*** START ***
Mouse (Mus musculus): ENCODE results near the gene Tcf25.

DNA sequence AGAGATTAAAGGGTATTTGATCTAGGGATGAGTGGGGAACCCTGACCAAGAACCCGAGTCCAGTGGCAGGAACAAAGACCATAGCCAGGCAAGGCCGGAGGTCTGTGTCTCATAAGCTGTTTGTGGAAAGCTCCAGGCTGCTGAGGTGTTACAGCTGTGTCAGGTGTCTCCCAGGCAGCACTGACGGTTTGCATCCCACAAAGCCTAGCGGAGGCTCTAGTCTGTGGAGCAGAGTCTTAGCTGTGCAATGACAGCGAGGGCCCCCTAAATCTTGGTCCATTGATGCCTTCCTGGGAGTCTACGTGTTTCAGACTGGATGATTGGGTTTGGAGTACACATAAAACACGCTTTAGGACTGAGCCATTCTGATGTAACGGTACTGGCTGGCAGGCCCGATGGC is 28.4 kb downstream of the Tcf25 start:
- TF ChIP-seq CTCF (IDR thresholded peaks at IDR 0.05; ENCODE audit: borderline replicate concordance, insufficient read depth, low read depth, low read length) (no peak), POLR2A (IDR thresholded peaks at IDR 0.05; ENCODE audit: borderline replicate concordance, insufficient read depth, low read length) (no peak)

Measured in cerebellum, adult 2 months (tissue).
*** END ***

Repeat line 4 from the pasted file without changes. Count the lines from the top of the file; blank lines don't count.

Measured in cerebellum, adult 2 months (tissue).